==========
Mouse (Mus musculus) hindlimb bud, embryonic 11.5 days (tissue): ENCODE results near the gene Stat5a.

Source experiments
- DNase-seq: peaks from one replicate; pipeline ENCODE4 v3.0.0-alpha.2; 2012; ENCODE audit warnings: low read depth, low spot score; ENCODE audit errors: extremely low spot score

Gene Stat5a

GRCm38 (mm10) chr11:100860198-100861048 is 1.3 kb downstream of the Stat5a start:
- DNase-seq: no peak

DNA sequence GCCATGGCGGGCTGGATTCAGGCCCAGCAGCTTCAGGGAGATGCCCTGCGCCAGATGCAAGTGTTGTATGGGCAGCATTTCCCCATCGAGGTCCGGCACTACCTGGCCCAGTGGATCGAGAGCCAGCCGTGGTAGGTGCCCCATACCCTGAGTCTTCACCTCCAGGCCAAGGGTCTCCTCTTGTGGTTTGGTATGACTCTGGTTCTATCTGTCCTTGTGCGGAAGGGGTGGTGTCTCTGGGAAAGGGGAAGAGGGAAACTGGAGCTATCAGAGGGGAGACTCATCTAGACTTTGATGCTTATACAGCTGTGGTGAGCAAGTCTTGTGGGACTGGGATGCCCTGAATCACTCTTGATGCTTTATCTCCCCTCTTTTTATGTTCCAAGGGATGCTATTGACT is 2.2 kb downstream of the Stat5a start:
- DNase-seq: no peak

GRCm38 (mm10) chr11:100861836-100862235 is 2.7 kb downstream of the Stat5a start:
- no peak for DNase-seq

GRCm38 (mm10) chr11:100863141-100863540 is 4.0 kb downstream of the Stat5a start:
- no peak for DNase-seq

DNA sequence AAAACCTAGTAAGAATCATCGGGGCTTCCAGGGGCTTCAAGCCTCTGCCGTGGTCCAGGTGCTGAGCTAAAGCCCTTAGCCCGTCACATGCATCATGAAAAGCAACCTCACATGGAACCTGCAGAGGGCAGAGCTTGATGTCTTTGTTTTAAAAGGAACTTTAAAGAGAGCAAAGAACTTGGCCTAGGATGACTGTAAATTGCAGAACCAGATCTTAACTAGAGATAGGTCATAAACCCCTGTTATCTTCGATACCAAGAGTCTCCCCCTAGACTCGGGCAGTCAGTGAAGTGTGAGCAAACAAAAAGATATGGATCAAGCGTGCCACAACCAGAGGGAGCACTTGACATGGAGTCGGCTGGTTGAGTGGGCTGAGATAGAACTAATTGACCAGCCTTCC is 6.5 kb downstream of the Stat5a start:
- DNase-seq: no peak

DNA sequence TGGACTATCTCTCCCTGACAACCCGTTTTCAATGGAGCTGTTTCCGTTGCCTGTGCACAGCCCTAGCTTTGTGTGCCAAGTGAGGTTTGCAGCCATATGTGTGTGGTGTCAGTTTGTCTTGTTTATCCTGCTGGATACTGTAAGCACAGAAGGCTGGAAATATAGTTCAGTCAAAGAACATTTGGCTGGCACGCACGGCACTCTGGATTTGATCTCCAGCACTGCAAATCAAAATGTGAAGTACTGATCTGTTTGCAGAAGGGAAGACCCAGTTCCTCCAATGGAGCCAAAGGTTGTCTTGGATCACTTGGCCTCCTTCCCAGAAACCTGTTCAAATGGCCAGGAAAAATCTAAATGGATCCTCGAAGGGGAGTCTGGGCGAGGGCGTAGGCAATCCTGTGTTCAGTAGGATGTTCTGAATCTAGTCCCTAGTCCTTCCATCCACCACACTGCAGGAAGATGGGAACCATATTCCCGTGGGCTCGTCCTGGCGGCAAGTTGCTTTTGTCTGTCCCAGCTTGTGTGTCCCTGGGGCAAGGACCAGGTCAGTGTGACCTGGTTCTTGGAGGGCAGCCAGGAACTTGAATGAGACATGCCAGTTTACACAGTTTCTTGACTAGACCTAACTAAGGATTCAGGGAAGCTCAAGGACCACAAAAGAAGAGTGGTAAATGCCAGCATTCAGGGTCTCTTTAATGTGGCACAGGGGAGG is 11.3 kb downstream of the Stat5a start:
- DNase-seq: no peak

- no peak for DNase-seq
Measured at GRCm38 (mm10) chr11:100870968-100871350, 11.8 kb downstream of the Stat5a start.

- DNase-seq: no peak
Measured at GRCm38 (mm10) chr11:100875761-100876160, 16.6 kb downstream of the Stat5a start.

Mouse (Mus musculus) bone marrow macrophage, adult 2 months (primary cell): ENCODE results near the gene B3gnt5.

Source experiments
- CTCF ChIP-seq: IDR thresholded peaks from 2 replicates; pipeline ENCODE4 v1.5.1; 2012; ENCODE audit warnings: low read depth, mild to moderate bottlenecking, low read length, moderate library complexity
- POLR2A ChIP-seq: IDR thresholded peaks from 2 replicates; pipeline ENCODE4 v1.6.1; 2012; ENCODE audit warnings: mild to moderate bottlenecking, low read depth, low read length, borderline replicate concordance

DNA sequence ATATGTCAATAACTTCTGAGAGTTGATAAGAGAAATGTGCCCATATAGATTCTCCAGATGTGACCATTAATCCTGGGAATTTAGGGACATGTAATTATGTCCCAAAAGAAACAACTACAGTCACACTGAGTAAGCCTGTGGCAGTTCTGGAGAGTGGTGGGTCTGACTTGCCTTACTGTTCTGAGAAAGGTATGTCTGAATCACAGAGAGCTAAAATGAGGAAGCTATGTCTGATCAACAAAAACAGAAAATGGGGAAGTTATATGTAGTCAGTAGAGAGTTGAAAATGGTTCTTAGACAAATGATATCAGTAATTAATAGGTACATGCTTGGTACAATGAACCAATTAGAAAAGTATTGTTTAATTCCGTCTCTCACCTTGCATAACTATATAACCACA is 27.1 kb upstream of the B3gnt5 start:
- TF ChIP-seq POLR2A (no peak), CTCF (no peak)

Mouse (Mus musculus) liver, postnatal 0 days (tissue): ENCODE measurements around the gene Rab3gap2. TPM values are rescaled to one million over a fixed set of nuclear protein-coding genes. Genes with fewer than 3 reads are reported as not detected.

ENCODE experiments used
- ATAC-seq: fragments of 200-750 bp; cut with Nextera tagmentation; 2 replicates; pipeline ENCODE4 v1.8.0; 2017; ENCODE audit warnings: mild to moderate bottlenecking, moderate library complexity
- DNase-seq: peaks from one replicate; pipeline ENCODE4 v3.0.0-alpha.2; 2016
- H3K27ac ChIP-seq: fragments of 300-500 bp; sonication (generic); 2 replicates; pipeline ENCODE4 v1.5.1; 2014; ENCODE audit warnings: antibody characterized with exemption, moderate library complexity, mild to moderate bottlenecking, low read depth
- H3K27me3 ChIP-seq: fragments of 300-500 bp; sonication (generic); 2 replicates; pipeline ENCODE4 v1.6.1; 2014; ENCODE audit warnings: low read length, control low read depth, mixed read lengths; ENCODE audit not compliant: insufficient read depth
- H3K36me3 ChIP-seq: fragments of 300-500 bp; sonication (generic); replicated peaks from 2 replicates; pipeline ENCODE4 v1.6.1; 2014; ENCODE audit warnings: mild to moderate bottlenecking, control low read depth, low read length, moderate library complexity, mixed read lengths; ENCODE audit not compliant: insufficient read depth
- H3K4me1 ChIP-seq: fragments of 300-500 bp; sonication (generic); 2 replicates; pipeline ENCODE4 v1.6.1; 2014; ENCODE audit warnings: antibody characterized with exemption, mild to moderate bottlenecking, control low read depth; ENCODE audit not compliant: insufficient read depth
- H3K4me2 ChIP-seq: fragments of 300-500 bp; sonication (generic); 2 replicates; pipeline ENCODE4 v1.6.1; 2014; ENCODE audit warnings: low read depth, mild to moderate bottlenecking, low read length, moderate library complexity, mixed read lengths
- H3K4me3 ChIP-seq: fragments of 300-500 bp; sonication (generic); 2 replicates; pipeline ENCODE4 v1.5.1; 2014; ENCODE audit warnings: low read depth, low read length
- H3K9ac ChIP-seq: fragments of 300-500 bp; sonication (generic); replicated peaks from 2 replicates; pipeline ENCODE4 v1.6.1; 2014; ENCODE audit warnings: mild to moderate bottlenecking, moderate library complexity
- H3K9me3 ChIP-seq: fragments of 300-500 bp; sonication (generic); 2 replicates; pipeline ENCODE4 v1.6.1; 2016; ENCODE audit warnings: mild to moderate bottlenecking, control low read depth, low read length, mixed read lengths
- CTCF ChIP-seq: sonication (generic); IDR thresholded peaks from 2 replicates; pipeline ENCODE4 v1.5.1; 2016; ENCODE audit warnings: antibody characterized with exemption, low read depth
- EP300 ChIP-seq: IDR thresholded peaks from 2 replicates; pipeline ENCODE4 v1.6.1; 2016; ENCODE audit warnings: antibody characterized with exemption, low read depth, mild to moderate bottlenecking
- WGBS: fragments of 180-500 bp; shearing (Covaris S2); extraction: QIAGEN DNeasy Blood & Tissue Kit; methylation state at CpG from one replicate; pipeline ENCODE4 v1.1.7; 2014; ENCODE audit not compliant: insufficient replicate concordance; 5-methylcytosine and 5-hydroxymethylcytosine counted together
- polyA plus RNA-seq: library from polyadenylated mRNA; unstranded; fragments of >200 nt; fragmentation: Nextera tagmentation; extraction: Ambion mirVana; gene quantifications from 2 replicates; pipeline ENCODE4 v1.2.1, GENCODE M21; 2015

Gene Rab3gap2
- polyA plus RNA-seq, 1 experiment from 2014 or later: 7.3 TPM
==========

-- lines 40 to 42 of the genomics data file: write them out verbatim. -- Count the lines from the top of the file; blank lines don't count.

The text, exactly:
- EP300 ChIP-seq: IDR thresholded peaks from 2 replicates; pipeline ENCODE4 v1.6.1; 2016; ENCODE audit warnings: antibody characterized with exemption, low read depth, mild to moderate bottlenecking
- WGBS: fragments of 180-500 bp; shearing (Covaris S2); extraction: QIAGEN DNeasy Blood & Tissue Kit; methylation state at CpG from one replicate; pipeline ENCODE4 v1.1.7; 2014; ENCODE audit not compliant: insufficient replicate concordance; 5-methylcytosine and 5-hydroxymethylcytosine counted together
- polyA plus RNA-seq: library from polyadenylated mRNA; unstranded; fragments of >200 nt; fragmentation: Nextera tagmentation; extraction: Ambion mirVana; gene quantifications from 2 replicates; pipeline ENCODE4 v1.2.1, GENCODE M21; 2015